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Trends Cogn Sci. 1998 Sep 1;2(9):362-71.

Dysmetria of thought: clinical consequences of cerebellar dysfunction on cognition and affect.

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Department of Neurology, Massachusetts General Hospital, Boston, MA 02114, USA.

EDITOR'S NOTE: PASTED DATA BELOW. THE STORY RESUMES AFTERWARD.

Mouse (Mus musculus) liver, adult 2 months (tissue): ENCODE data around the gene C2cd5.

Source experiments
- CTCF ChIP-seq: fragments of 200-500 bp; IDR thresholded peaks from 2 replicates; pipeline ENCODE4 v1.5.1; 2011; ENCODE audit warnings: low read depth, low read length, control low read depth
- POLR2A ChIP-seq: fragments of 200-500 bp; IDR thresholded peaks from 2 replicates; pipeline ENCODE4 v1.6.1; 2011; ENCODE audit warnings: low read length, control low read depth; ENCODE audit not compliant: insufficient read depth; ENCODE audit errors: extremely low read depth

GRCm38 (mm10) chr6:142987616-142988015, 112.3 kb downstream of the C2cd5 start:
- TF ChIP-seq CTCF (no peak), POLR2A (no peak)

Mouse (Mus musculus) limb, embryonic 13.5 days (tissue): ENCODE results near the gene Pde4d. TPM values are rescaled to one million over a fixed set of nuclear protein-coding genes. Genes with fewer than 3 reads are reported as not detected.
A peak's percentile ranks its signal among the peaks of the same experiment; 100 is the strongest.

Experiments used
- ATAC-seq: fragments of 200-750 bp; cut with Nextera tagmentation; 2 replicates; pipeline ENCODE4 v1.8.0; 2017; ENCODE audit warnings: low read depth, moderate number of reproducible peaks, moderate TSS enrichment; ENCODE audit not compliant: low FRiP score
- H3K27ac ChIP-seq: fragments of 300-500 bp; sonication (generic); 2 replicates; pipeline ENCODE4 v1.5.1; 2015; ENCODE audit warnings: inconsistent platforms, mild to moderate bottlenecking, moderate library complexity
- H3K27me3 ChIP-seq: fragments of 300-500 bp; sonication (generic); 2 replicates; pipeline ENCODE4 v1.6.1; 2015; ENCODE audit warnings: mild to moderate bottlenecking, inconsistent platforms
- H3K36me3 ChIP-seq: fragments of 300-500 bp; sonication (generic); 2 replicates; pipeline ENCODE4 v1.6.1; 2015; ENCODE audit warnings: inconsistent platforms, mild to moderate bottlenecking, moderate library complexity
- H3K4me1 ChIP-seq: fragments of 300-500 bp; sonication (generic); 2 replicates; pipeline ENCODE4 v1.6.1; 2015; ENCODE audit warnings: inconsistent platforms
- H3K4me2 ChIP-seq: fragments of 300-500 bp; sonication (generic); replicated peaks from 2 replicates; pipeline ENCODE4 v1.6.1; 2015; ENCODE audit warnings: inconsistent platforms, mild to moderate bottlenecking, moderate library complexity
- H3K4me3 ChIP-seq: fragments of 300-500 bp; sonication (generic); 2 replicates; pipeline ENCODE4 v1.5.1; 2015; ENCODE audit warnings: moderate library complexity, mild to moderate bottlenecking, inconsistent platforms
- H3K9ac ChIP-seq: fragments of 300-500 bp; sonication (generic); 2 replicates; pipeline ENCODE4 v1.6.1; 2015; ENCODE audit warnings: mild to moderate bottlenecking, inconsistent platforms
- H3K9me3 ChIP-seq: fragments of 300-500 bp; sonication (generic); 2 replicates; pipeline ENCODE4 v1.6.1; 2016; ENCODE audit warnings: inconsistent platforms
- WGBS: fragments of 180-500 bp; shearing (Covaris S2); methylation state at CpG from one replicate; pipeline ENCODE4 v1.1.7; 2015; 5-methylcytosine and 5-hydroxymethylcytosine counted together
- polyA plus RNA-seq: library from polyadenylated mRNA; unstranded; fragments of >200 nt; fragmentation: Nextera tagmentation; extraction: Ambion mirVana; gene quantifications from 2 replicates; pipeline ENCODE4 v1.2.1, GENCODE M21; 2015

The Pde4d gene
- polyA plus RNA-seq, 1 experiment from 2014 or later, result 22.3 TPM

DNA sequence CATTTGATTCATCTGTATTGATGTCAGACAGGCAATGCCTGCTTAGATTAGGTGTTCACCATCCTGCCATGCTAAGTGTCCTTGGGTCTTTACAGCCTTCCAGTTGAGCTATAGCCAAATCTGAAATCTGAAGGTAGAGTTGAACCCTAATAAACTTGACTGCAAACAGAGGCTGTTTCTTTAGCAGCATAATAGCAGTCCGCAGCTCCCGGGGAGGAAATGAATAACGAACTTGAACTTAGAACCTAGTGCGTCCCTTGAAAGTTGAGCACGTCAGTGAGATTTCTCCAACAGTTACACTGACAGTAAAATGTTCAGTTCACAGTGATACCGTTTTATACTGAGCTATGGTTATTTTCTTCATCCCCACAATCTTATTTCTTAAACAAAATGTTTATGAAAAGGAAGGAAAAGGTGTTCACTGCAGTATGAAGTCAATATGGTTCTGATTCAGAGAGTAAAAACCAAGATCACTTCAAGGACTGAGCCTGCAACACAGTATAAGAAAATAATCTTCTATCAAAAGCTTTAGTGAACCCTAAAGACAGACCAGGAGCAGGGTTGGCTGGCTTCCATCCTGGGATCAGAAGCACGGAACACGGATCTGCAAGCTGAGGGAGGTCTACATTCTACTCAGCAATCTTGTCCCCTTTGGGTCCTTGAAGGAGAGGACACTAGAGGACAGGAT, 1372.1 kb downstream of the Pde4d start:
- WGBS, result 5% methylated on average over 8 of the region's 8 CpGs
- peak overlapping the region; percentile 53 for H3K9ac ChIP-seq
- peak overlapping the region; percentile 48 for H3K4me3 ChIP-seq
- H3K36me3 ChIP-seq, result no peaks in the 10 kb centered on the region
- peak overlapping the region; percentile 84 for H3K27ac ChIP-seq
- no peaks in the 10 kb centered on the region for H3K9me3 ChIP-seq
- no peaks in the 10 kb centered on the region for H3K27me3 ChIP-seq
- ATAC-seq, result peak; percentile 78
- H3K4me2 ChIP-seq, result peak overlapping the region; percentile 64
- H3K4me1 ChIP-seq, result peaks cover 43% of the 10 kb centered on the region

Cognitive and emotional changes might be prominent or even principal manifestations of cerebellar lesions. This realization supports evidence suggesting that the cerebellum is an important part of a set of distributed neural circuits that subserve higher-order processing. Early anecdotal clinical accounts described aberrant mental or intellectual functions in the setting of cerebellar atrophy. Later systematic analyses showed that the cerebellum is able to influence autonomic, vasomotor, and emotional behaviors, and further studies revealed neuropsychological deficits in patients with degenerative diseases. Current descriptions of behavioral changes in adults and children with acquired cerebellar lesions bring the debate about the cerebellar role in neural function within the realm of clinically relevant cognitive neuroscience. The activation of focal cerebellar regions by cognitive tasks on functional neuroimaging studies, and morphologic abnormalities of cerebellum in psychiatric diseases such as autism and schizophrenia further support this view. Anatomical substrates have been elucidated that could support a cerebellar role in cognition and emotion. Our concept of `dysmetria of thought' draws an analogy with the motor system to describe and explain the impairments of higher-order behavior that result when the distributed neural circuits subserving cognitive operations are deprived of cerebellar modulation.


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